Department of Filthy Lucre: Are personals sections the next big thing?

Gawker’s launched a personals section. Powered by Spring Street Networks, which is Nerve.com, Gawker’s personals join their text links and ad blocks as yet another effort to make money through advertising and services.
On one level this is amusing (always a euphemism for annoys the hell out of me): The good-natured but always snooty Gawker has done a deal with the same provider fueling New York Magazine personals, which shows they are completely willing to bend their editorial voice and position for dollars (this, of course, is to be expected of any business and not unique). All those Williamsburg hipsters they so gleefully skewer are just the younger incarnation of the Upper East Side lizards anyway, so why shouldn’t they date from the same pool? And be too stupid to notice that’s what their favorite web site is helping them accomplish?
One another level, perhaps its an indicator of a new way smaller web sites and larger blogs are going to try to make money–You create a web site or blog with a strong core user base, first add text and paid search ads to the pages with Google, Sprinks, or WebRelevance, then layer on a personals service a la Gawker.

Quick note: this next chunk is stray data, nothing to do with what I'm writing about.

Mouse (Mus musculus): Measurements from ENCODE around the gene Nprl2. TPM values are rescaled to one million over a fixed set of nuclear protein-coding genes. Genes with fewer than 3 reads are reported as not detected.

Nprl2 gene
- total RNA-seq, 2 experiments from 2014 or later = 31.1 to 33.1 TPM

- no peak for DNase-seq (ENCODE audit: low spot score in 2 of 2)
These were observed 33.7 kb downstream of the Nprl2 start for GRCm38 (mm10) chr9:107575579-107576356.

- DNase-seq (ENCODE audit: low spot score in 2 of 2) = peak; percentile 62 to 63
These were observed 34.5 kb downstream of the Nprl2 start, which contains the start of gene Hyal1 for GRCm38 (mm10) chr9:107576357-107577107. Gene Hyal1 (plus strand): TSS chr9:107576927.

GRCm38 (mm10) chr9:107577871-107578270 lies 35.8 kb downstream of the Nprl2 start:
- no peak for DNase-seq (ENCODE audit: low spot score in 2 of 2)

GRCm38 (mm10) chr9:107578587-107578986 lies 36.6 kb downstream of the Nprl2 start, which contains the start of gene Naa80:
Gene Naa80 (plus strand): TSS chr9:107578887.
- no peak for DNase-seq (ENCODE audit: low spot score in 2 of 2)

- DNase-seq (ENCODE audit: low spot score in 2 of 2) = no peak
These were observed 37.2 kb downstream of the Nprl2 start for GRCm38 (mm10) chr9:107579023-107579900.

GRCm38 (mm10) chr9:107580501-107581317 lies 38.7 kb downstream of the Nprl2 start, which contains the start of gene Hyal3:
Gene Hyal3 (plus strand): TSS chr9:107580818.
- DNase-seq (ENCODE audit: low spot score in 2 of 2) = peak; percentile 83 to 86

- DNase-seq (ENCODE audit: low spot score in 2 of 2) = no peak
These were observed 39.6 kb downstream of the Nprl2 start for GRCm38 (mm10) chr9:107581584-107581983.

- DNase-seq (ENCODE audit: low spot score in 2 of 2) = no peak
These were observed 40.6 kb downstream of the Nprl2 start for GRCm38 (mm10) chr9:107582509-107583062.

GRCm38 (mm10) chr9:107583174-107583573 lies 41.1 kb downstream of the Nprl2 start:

Advance Internet, Cox Newspapers, New Times, and Real Cities have already teamed up with Spring Street Networks to provide personals services on their local sites; so have a number of local and national magazine and media sites, including JANE, Esquire, New York Observer, Time Out New York, The Advocate, and The Onion. Now Gawker joins Nerve in offering this service. Are they the first blog to do so? Seems like it.
So now, I am wondering, does this mean we are going to start to see a slew of affinity personals listings on popular blogs?
The Political Pundit Hookup line for Instapundit and Buzzmachine?
The ‘I’m quirky, just date me’ service for BoingBoing, Gothamist, Anil Dash, and SmartMobs?
“Geeks need to get laid too” on Chris Pirillo and Doc Searl’s blogs?
Certainly, many of the new “identity networks’ like Tribe have to be looking at the success of Friendster and thinking about how to get a piece of that pie. And partnering and syndicating services is the smart way to go in terms of adding revenue producing bits.
And yet at the same time, as a reader, I feel annoyed that Gawker turned this feature on….unlike asking people to pay for the site, offering a premium service, or even adding more text ads, it feels contrary to their editorial voice — and that makes me feel, somehow, like I am being played.